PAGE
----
In Practice

Exporting DNA – striking a balance between preventing exploitation and promoting innovation

M S Pepper


DNA contains the blueprint of life. Variations in the script determine the great diversity that characterises our planet. As the analysis of large datasets derived from DNA reveals the hidden secrets of normal and abnormal structure and function as well as our ancestry, the movement of DNA between research laboratories is becoming commonplace. DNA is a resource that can be used for the benefit or to the detriment of the individuals and communities from which it is derived. But can DNA be treated as a simple commodity? How do we deal with questions such as sovereignty, discrimination and commercialisation? What underlies the current trends in attempting to regulate the movement of DNA? And how can we achieve a balance between preventing exploitation and promoting innovation? This brief overview attempts to contextualise the current landscape in South Africa with regard to the DNA that is destined to leave our shores.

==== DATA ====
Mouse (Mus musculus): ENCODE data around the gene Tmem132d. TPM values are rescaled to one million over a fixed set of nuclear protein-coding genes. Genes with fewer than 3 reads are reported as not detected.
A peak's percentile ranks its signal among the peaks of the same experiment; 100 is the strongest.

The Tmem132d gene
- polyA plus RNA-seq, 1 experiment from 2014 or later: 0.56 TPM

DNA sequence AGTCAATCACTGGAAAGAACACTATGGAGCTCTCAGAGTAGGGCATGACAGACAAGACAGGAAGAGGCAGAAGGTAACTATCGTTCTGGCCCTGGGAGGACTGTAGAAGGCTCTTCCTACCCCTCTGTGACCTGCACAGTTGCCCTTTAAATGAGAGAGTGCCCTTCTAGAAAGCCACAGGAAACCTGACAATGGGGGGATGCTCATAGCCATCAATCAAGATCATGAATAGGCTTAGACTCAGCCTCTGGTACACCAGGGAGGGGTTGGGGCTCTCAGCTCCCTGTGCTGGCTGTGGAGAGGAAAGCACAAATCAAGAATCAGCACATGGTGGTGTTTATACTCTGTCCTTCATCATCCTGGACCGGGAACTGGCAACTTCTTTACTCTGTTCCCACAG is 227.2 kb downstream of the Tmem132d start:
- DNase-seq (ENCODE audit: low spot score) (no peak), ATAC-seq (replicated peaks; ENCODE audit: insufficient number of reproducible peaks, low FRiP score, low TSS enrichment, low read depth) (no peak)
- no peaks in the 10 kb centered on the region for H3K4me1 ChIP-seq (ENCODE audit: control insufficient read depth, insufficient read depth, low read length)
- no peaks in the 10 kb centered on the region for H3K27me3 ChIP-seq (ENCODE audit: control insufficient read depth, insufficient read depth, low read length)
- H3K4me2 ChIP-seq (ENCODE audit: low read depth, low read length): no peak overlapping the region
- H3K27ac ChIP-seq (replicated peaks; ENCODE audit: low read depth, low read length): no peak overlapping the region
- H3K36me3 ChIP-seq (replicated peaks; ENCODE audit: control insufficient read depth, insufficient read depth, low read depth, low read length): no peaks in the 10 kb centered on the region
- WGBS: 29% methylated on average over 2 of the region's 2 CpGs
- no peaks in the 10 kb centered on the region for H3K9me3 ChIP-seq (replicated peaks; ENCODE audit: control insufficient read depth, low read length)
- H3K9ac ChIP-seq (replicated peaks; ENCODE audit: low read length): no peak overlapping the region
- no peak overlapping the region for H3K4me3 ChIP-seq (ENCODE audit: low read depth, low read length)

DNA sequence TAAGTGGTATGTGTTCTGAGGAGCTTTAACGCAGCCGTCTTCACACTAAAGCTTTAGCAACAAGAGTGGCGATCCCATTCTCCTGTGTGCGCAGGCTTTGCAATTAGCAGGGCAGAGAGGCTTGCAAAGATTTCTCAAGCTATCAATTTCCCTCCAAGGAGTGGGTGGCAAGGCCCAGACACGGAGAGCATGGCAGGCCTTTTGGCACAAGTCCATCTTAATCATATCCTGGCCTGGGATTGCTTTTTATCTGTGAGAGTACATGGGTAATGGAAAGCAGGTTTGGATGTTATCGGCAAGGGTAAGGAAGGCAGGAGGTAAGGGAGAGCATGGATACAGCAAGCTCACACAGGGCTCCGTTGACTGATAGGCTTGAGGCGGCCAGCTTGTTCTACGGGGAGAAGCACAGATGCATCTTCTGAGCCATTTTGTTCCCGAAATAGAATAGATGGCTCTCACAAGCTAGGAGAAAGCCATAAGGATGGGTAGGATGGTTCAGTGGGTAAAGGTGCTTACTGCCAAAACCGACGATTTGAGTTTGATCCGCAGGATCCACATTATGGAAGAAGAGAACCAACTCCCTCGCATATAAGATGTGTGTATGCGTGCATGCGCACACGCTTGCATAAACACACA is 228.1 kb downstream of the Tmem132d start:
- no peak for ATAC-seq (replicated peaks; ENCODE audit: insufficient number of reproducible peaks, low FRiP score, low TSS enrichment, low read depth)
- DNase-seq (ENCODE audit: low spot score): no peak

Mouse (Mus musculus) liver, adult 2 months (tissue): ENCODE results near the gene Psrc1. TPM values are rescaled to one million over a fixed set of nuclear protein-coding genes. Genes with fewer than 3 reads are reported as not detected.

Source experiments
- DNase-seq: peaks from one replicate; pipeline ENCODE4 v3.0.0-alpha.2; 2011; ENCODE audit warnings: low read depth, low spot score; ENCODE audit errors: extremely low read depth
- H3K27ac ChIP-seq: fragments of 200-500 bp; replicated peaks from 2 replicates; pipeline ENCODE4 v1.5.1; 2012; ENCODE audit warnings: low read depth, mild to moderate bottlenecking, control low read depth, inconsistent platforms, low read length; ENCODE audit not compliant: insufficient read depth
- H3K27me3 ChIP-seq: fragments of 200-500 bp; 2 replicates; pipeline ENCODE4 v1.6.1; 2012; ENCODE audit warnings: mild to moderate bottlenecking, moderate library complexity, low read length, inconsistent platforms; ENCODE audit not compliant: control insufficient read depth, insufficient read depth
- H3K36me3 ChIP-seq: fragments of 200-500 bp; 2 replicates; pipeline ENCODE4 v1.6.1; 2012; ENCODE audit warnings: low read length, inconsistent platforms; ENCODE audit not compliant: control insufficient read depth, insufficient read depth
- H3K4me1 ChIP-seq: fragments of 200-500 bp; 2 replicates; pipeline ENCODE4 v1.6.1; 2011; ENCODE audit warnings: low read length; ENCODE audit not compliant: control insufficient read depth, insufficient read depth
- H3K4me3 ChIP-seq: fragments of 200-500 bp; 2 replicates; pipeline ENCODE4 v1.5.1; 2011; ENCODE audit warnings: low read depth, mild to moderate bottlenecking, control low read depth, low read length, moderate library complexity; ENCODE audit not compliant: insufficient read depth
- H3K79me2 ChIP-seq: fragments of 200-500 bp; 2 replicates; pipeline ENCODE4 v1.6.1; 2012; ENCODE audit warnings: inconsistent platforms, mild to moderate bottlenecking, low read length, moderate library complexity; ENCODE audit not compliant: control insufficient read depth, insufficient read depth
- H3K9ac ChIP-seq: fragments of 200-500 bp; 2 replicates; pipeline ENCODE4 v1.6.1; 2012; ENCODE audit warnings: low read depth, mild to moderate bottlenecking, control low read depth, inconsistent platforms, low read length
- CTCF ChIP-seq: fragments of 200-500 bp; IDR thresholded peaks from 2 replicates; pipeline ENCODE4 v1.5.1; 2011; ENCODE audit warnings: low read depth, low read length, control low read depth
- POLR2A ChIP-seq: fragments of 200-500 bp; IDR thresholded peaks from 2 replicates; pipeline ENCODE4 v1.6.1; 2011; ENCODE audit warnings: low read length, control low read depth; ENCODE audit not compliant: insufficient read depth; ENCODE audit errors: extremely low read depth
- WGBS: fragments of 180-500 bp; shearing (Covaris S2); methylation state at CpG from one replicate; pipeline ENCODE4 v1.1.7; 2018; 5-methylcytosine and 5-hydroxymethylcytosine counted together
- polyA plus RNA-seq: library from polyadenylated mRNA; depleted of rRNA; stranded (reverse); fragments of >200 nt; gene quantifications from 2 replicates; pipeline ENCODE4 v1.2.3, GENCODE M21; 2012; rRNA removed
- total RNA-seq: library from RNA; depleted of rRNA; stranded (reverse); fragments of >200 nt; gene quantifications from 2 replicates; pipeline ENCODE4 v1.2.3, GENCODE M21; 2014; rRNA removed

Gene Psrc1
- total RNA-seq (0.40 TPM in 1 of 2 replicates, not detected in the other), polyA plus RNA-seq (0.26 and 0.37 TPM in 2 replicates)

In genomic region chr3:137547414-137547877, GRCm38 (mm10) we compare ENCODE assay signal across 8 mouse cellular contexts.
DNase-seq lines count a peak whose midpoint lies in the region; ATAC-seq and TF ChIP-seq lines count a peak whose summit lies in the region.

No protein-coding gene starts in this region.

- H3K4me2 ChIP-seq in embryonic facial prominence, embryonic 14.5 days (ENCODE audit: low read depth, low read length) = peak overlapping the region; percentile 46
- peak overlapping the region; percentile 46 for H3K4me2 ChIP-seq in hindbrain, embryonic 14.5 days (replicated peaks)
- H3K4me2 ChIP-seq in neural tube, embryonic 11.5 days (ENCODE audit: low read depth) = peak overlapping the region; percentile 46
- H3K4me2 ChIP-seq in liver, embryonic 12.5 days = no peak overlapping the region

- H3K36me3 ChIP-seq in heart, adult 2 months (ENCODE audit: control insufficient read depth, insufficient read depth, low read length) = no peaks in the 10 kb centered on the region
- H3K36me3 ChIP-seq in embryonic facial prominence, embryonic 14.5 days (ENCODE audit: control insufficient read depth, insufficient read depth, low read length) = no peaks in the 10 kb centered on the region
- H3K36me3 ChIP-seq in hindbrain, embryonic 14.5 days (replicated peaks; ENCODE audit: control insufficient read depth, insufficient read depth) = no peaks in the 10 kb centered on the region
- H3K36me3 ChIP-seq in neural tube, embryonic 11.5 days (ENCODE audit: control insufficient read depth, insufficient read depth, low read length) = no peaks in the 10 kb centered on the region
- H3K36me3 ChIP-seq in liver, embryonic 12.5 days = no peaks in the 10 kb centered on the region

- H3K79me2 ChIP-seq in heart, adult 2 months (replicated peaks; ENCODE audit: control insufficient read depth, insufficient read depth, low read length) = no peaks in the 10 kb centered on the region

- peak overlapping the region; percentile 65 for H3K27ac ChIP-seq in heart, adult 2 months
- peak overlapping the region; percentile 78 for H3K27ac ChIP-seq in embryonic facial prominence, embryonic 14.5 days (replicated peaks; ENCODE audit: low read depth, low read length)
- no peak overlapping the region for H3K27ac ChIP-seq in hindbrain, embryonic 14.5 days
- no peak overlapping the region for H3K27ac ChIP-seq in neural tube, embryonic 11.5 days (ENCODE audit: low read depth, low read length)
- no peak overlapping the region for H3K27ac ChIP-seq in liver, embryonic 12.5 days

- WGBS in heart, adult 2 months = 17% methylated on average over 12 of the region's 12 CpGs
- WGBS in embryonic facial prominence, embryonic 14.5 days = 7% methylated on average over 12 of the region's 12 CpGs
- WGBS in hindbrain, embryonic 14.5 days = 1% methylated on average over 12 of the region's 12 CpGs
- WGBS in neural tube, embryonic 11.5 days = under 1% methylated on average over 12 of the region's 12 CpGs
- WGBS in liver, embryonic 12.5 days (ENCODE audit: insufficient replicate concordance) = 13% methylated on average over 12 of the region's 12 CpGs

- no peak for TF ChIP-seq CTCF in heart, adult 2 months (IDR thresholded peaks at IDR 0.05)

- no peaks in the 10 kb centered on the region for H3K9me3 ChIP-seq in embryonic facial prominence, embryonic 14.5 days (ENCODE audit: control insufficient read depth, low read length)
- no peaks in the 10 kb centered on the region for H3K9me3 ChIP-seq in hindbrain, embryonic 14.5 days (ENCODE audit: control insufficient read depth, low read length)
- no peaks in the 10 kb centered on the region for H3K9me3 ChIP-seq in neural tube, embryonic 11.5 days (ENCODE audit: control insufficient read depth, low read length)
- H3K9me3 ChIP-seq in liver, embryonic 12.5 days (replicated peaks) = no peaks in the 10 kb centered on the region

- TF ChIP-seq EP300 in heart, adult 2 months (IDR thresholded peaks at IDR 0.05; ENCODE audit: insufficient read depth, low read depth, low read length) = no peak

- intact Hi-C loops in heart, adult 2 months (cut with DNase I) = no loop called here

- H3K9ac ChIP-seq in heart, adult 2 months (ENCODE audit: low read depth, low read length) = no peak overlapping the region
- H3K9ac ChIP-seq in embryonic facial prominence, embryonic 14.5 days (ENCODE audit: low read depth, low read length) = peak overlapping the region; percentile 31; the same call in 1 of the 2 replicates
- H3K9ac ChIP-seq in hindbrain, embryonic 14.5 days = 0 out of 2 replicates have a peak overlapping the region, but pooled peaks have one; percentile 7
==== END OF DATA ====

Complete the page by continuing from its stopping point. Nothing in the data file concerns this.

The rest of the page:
Author's affiliations

M S Pepper, Institute for Cellular and Molecular Medicine; South African Medical Research Council Extramural Unit for Stem Cell Research and Therapy; Department of Immunology, Faculty of Health Sciences, University of Pretoria, South Africa

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DNA; Export; Genomics; Ethics; Law; Exploitation; Commercialisation

Cite this article

South African Medical Journal 2017;107(2):106-107. DOI:10.7196/SAMJ.2017.v107i2.12122

Article History

Date submitted: 2017-01-30
Date published: 2017-01-30

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